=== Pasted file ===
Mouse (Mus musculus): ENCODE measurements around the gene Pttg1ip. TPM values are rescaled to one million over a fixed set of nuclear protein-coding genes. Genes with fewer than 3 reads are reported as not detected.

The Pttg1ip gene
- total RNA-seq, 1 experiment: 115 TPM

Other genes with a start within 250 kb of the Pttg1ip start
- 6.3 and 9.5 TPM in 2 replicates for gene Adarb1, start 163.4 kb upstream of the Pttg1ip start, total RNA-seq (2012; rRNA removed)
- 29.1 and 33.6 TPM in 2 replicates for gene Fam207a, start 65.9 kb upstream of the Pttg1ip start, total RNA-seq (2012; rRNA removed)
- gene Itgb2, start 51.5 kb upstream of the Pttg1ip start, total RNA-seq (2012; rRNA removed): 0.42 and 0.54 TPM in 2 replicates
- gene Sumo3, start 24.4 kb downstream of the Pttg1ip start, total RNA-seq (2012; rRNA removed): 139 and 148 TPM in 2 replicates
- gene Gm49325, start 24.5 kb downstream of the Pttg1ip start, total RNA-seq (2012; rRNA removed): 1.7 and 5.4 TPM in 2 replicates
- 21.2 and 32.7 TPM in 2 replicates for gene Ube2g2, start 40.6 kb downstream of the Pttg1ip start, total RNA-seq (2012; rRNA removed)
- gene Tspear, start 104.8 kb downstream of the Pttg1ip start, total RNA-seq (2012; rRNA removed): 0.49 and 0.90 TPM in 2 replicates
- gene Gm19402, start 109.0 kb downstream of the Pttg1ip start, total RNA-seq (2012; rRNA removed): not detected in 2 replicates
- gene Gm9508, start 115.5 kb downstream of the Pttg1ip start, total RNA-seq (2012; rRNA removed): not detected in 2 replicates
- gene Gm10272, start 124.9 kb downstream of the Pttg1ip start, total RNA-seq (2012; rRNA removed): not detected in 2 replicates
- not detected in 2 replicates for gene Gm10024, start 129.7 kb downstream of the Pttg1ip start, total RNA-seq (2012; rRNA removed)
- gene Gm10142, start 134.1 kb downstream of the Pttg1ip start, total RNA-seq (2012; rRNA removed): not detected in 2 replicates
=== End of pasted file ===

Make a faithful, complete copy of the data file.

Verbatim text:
Mouse (Mus musculus): ENCODE measurements around the gene Pttg1ip. TPM values are rescaled to one million over a fixed set of nuclear protein-coding genes. Genes with fewer than 3 reads are reported as not detected.

The Pttg1ip gene
- total RNA-seq, 1 experiment: 115 TPM

Other genes with a start within 250 kb of the Pttg1ip start
- 6.3 and 9.5 TPM in 2 replicates for gene Adarb1, start 163.4 kb upstream of the Pttg1ip start, total RNA-seq (2012; rRNA removed)
- 29.1 and 33.6 TPM in 2 replicates for gene Fam207a, start 65.9 kb upstream of the Pttg1ip start, total RNA-seq (2012; rRNA removed)
- gene Itgb2, start 51.5 kb upstream of the Pttg1ip start, total RNA-seq (2012; rRNA removed): 0.42 and 0.54 TPM in 2 replicates
- gene Sumo3, start 24.4 kb downstream of the Pttg1ip start, total RNA-seq (2012; rRNA removed): 139 and 148 TPM in 2 replicates
- gene Gm49325, start 24.5 kb downstream of the Pttg1ip start, total RNA-seq (2012; rRNA removed): 1.7 and 5.4 TPM in 2 replicates
- 21.2 and 32.7 TPM in 2 replicates for gene Ube2g2, start 40.6 kb downstream of the Pttg1ip start, total RNA-seq (2012; rRNA removed)
- gene Tspear, start 104.8 kb downstream of the Pttg1ip start, total RNA-seq (2012; rRNA removed): 0.49 and 0.90 TPM in 2 replicates
- gene Gm19402, start 109.0 kb downstream of the Pttg1ip start, total RNA-seq (2012; rRNA removed): not detected in 2 replicates
- gene Gm9508, start 115.5 kb downstream of the Pttg1ip start, total RNA-seq (2012; rRNA removed): not detected in 2 replicates
- gene Gm10272, start 124.9 kb downstream of the Pttg1ip start, total RNA-seq (2012; rRNA removed): not detected in 2 replicates
- not detected in 2 replicates for gene Gm10024, start 129.7 kb downstream of the Pttg1ip start, total RNA-seq (2012; rRNA removed)
- gene Gm10142, start 134.1 kb downstream of the Pttg1ip start, total RNA-seq (2012; rRNA removed): not detected in 2 replicates